Cutting taxes will help us grow -- 'grow' a little, maybe, or grow worse. Raising taxes will help us grow. Doing nothing, staying stable will help us grow. 'We' are a sustainable crop. The only things I can think of that would cut us back are (lies) poisoning the roots or (lies) calling hatchet work 'standard maintenance.' Besides, I'm less concerned to "help us grow" and more concerned to help us mature.

    If we grow, there will be resources -- blahtyblahblahblah. If we contribute, here will be a bountiful land of plenty.

    Unless ... you think things are going swimmingly -- now that you mention it I do feel a rising tide. Of counterattack. Lifts all hopes on it. Crabs sink and lie under it.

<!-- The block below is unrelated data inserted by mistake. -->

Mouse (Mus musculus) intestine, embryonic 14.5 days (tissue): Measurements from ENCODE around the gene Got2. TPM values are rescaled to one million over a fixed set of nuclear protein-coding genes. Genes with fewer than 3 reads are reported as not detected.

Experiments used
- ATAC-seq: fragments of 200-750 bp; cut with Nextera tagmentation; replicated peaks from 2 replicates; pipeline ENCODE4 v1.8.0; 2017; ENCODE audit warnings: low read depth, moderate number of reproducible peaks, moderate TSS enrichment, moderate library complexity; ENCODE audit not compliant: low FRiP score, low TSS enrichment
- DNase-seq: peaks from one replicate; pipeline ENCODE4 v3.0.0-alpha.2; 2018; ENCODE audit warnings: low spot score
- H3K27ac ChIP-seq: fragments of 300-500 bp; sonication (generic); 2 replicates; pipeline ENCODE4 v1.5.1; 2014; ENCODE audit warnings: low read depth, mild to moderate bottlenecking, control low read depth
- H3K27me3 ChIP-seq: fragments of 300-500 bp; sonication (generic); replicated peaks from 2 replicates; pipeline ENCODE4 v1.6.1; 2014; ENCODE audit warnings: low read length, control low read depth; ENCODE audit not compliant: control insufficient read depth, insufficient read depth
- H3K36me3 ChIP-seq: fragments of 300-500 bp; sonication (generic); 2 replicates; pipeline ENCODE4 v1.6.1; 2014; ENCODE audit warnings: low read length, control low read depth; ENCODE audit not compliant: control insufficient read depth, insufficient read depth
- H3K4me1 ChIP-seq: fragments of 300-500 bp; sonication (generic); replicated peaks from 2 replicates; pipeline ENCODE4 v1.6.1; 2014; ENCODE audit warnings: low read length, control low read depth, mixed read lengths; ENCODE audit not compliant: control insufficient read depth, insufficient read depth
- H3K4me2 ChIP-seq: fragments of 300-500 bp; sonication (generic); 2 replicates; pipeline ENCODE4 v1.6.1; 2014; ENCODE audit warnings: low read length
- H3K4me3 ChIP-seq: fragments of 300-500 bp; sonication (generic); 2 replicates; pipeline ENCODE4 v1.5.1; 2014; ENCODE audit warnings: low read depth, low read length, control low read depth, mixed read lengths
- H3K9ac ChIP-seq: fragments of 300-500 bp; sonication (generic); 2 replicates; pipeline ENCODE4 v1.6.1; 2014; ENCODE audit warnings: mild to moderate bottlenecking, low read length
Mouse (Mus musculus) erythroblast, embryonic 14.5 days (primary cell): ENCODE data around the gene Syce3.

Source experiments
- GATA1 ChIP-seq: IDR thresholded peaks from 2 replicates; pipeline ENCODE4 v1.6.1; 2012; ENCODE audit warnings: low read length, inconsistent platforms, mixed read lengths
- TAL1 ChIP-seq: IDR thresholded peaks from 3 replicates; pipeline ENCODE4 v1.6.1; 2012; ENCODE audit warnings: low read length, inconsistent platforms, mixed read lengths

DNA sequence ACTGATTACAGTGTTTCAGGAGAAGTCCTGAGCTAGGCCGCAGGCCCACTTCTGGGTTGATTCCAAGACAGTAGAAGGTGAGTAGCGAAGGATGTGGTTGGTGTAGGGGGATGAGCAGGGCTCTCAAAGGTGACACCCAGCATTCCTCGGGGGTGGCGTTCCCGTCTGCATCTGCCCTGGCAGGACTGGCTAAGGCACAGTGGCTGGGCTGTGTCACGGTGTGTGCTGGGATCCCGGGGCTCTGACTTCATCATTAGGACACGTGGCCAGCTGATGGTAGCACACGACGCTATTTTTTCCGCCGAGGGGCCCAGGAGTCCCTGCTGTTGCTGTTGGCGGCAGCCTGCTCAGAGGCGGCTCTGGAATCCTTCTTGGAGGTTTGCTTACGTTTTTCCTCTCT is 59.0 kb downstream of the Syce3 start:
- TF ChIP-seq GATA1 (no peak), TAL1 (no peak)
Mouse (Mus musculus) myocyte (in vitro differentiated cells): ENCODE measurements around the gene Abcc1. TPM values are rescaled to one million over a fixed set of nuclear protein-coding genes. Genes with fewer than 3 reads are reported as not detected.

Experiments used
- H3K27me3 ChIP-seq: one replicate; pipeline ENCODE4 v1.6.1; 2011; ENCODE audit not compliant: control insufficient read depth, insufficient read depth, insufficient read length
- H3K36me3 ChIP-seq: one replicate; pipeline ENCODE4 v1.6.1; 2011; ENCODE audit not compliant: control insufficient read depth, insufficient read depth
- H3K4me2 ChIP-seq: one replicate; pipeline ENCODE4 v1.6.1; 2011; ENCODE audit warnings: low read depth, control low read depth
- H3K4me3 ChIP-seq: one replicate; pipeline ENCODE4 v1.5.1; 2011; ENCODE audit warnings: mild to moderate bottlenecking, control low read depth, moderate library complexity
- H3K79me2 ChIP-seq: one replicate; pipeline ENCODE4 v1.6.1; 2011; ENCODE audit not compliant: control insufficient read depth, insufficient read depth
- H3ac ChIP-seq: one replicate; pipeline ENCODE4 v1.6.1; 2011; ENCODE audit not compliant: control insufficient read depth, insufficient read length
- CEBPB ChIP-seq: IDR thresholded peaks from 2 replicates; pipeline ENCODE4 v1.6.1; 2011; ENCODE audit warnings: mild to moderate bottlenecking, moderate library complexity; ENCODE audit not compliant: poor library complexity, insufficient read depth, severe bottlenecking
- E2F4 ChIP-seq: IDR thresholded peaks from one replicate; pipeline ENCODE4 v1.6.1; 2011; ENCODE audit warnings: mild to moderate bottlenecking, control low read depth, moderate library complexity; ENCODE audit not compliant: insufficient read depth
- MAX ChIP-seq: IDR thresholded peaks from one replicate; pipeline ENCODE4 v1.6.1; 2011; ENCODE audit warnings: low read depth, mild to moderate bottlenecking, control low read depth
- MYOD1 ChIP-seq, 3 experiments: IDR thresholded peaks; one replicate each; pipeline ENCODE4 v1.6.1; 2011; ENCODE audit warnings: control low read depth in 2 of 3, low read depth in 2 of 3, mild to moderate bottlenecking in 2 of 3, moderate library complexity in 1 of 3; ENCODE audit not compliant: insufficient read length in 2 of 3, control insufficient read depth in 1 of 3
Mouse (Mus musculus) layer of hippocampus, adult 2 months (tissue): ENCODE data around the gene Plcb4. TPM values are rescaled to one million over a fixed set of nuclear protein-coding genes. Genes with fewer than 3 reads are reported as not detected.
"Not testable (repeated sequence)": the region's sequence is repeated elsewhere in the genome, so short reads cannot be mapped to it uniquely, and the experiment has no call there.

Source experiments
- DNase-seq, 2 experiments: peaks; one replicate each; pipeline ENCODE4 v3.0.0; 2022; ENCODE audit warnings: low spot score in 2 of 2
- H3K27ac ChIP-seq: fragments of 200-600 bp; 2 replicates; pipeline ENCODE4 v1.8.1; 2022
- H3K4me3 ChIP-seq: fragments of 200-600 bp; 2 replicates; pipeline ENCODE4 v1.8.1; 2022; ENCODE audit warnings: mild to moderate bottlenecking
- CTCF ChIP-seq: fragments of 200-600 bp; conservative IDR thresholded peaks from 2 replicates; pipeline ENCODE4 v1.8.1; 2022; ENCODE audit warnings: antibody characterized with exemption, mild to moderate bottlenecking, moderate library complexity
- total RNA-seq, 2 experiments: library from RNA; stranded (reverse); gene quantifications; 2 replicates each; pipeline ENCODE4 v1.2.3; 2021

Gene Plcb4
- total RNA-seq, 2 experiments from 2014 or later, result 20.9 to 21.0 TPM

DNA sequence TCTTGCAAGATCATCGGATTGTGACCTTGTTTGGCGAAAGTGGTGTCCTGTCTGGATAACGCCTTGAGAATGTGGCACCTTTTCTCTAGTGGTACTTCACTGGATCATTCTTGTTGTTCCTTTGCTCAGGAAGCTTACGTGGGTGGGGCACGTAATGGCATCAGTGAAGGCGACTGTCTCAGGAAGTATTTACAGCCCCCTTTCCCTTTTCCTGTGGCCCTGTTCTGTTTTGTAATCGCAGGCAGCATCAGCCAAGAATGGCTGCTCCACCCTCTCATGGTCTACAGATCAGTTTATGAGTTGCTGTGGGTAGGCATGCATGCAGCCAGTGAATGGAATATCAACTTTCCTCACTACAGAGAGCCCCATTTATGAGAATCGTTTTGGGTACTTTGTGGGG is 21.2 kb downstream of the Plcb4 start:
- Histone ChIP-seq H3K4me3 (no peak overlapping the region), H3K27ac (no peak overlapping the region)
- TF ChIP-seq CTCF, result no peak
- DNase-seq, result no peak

keep Kulongoski ... that'll fix things -- ain't broke, don't need fixin', except those public-interest broadcast projects you were entrusted with -- they're broke big time. At your station they just lie there.

    Look I don't know from no Todd or Troll or Toad for Governor or not. And it seems like Rob Kremer has got all the noise and the news and the nuance that there IS a campaign, behind a Hermit the Toad puppet. Who sings an It-Ain't-Easy-Being-Clean schtick routine. And as a pretense to Let the Discussion Begin tra-la, it's a dead non-issue. To my way of thinking, I wouldn't damn care much how much politicians got in lump sums nor much where they got it if they couldn't spend it on radio and tv ads, because they wouldn't have to get very damn much and 'donors' are not going to 'contribute' anyway to a clip campaign whose position papers are copy-n-pasted.